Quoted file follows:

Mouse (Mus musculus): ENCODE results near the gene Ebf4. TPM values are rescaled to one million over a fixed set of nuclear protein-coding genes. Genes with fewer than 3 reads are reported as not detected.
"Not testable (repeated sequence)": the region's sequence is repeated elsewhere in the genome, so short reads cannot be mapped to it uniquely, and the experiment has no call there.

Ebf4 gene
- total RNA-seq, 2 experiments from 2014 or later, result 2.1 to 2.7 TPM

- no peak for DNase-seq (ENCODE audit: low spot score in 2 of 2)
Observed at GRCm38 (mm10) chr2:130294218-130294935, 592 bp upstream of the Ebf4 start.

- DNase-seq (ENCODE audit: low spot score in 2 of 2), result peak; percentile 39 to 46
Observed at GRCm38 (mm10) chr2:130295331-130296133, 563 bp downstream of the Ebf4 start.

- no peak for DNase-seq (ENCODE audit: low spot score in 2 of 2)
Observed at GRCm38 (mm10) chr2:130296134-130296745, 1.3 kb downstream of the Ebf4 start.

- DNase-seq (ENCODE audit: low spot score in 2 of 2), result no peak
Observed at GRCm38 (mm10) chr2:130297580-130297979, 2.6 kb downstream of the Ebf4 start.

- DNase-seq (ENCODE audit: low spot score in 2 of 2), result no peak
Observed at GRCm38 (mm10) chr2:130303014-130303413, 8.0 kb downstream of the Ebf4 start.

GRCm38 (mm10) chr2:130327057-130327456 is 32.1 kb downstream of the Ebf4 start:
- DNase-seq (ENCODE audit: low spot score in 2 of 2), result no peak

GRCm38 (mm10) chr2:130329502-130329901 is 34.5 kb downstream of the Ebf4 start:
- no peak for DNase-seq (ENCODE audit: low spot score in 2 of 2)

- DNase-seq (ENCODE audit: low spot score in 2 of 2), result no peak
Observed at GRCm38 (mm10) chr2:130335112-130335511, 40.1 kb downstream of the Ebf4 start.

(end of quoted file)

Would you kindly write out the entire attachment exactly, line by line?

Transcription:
Mouse (Mus musculus): ENCODE results near the gene Ebf4. TPM values are rescaled to one million over a fixed set of nuclear protein-coding genes. Genes with fewer than 3 reads are reported as not detected.
"Not testable (repeated sequence)": the region's sequence is repeated elsewhere in the genome, so short reads cannot be mapped to it uniquely, and the experiment has no call there.

Ebf4 gene
- total RNA-seq, 2 experiments from 2014 or later, result 2.1 to 2.7 TPM

- no peak for DNase-seq (ENCODE audit: low spot score in 2 of 2)
Observed at GRCm38 (mm10) chr2:130294218-130294935, 592 bp upstream of the Ebf4 start.

- DNase-seq (ENCODE audit: low spot score in 2 of 2), result peak; percentile 39 to 46
Observed at GRCm38 (mm10) chr2:130295331-130296133, 563 bp downstream of the Ebf4 start.

- no peak for DNase-seq (ENCODE audit: low spot score in 2 of 2)
Observed at GRCm38 (mm10) chr2:130296134-130296745, 1.3 kb downstream of the Ebf4 start.

- DNase-seq (ENCODE audit: low spot score in 2 of 2), result no peak
Observed at GRCm38 (mm10) chr2:130297580-130297979, 2.6 kb downstream of the Ebf4 start.

- DNase-seq (ENCODE audit: low spot score in 2 of 2), result no peak
Observed at GRCm38 (mm10) chr2:130303014-130303413, 8.0 kb downstream of the Ebf4 start.

GRCm38 (mm10) chr2:130327057-130327456 is 32.1 kb downstream of the Ebf4 start:
- DNase-seq (ENCODE audit: low spot score in 2 of 2), result no peak

GRCm38 (mm10) chr2:130329502-130329901 is 34.5 kb downstream of the Ebf4 start:
- no peak for DNase-seq (ENCODE audit: low spot score in 2 of 2)

- DNase-seq (ENCODE audit: low spot score in 2 of 2), result no peak
Observed at GRCm38 (mm10) chr2:130335112-130335511, 40.1 kb downstream of the Ebf4 start.